“I have no time to do Agile Scrum” a manager yelled at the conclusion of a long crisismeeting.
This example is about a manager (could be any kind of manager like a CTO for instance) who started a the company way back and was also still a programmer and responsible for plus minus 75% of all the software still written in old unsupported code (for instance VB6). This is a common scenario at software companies that grew from 2/3 guys. All these years (10+ years) this manager a lot of times does not find the time (apparently) to transfer large chunks of functionality to his other (.NET) developers.
And now some parts of the system had reached critical mass and customers were unhappy with the fact the problems did not get fixed fast enough! You see this happen a lot of times.
Doing it the wrong way
This manager did not have time to listen better to suggestions because he was running from fire to fire to put them out. He worked 80 hours per week trying to find the root of a certain problem and then write code hours on end to fix it. And when he was done he deployed it to the customer. You read that correctly, the manager releases software. Often nobody in the company knew when he would release something, or heard it just a few days in advance. And the people who usually tests stuff would often be caught off-guard by a sudden release and too swamped with other work to catch on. “No time to properly test it. Just see if it works!” Could be a phrase often heard from this manager.
The result was that the code came back quicker than a boomerang. Why? Apparently one of the things that happened is that the alleged root of the problem was in fact nót the root and he needed to dig further. Another problem was that workarounds were not adequate, as you could see them peel off the wounds like a wet bandage. Years of Technical Debt started piling up now, because testing was never a main concern. And without time to properly document the fixes there was nobody else expert enough on a certain problem, but that same manager. So he continued to be solitaire in his efforts to restore the system to its former glory.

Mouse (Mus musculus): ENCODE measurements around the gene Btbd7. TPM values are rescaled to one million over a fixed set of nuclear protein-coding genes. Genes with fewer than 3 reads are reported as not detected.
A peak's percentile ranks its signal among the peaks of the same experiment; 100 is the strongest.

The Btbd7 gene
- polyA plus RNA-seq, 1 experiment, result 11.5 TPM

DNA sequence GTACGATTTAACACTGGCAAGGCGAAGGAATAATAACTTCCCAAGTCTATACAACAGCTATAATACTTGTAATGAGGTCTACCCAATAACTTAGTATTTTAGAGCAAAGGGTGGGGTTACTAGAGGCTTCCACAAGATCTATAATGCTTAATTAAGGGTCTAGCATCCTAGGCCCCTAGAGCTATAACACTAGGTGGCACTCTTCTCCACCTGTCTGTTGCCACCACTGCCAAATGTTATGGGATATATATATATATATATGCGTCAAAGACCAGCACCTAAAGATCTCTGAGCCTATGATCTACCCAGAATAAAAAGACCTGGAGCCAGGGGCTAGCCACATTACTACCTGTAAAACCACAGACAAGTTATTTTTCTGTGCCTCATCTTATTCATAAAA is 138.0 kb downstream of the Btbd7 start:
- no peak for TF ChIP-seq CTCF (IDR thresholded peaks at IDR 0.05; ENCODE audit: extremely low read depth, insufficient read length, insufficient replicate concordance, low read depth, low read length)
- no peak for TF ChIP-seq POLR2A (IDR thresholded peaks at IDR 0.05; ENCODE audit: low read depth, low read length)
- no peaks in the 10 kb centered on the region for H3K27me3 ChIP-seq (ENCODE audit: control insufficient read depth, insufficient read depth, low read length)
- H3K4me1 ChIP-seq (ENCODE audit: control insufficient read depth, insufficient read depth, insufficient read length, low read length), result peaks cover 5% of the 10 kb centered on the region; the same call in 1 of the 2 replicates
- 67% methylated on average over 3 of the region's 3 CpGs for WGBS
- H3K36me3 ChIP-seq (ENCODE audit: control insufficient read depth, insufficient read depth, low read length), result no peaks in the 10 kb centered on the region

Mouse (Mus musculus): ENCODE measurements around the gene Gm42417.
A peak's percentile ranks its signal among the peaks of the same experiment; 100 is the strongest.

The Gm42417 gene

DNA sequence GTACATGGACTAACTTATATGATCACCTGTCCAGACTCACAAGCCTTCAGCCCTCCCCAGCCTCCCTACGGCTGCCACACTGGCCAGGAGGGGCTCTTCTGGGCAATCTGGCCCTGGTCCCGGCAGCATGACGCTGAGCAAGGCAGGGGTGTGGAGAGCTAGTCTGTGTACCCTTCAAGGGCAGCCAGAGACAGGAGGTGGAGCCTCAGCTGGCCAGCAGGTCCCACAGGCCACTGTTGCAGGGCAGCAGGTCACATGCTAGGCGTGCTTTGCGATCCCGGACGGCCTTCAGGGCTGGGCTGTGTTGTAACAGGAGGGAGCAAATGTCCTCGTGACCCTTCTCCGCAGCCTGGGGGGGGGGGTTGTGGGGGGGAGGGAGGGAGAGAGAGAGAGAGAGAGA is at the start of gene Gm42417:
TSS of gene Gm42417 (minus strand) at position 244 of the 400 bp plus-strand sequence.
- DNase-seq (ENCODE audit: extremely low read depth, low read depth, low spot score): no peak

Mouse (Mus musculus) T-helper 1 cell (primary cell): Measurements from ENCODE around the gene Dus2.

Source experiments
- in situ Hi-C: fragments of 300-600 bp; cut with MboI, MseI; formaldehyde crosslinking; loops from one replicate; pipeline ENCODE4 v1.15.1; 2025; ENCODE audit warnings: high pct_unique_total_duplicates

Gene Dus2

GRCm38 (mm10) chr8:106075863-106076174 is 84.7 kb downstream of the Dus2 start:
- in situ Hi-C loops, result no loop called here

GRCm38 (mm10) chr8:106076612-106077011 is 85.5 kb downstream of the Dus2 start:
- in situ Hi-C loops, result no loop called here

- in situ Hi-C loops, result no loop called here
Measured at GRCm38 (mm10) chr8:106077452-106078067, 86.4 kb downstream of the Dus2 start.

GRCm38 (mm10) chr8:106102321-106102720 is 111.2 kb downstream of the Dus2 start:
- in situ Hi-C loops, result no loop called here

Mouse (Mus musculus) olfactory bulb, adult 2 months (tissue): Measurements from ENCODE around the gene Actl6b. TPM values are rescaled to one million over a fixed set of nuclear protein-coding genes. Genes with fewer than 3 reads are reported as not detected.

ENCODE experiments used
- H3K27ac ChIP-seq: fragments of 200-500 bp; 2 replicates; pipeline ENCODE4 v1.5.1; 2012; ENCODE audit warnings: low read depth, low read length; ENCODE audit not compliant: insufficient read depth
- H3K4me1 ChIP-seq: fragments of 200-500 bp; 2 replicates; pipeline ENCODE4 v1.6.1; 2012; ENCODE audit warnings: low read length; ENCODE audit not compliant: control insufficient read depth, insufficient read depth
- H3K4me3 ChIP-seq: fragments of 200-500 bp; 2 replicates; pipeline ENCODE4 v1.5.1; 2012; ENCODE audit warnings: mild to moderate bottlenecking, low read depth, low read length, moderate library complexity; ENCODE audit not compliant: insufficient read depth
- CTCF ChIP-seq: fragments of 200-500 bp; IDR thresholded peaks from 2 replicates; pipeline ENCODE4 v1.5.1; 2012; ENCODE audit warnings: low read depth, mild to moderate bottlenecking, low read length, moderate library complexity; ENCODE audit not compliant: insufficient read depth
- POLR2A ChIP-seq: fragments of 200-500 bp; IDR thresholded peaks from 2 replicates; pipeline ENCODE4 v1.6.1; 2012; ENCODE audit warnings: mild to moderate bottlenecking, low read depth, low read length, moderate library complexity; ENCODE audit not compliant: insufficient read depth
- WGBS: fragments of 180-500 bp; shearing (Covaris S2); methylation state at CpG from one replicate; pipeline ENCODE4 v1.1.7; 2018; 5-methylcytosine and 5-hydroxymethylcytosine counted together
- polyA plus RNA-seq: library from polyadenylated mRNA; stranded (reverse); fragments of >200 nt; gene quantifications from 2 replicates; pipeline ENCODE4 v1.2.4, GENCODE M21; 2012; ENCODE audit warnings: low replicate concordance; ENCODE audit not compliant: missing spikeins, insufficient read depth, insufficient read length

Doing it the right way
The suggestion (at the aformentioned crisismeeting) was that he should start doing Scrum asap. That he would simply form a minimal team of 3 people. He himself, a second developer (who is more than willing to help out) and a documentalist/tester. Then have a Product Owner feed this new-born team with a properly formulated and prioritized backlog. And last but not least a Scrum Master to remove impediments and get this team pumping.
Of course this is not an ideal team, because you have a developer (the manager) in there who outranks the other team members. But if he would be able to switch off his manager thinking cap during development work within the team he would have himself and an additional developer analysing the problems and coding solutions simultaneously as the 3rd team member continuously tests and documents the coded solutions.
The following results are expected:
- Peer code reviews by the other developer on the code of the overworked manager which will reduce mistakes (overwork inevitably leads to mistakes);
- Two developers working on problems is like going from a single core processor to a dual core processor (in other words it goes faster), which will prevent overwork;
- Code which is tested all the time by the 3rd team member leads to less mistakes, which will mean the operational code doesn’t get thrown back to the drawing board all the time;
- Documented solutions/workarounds by the 3rd member will make sure support can provide customers with valuable information (they are often now left in the dark)
- A prioritized backlog will make sure that what gets done first is what is most important to the customers (making them smile again), of course the PO needs to work together with the Support department on this though.
This example is overly dramatized ofcourse for emphasis. But it’s not an uncommon case in which a company of just some developers started out in their basement or something and then grew to 20, 50 or a 100 people. If the organisation does not accomodate to support these changes, all kinds of bad things happen.
In my opinion saying that you “do not have time to do Scrum” is one of the funniest things I have heard in a while. Is it easy? No. Is it hard to do? Absolutely, because it takes commitment. Is this the best possible situation in which an organization can adopt Scrum? Absolutely not! It is one of the worst situations possible in fact.
But the suggestions were done in the utmost concern that the jumping from fire to fire would just continue endlessly. The cycle could’ve been broken by wrapping a team of other experts around the manager, making him supported by other smart people and solving the problems quickly and effectively together. But alas, there was no time, because of the jumping around and all.
I am interested in what other people think or their experiences. Don’t be shy and leave a comment on this.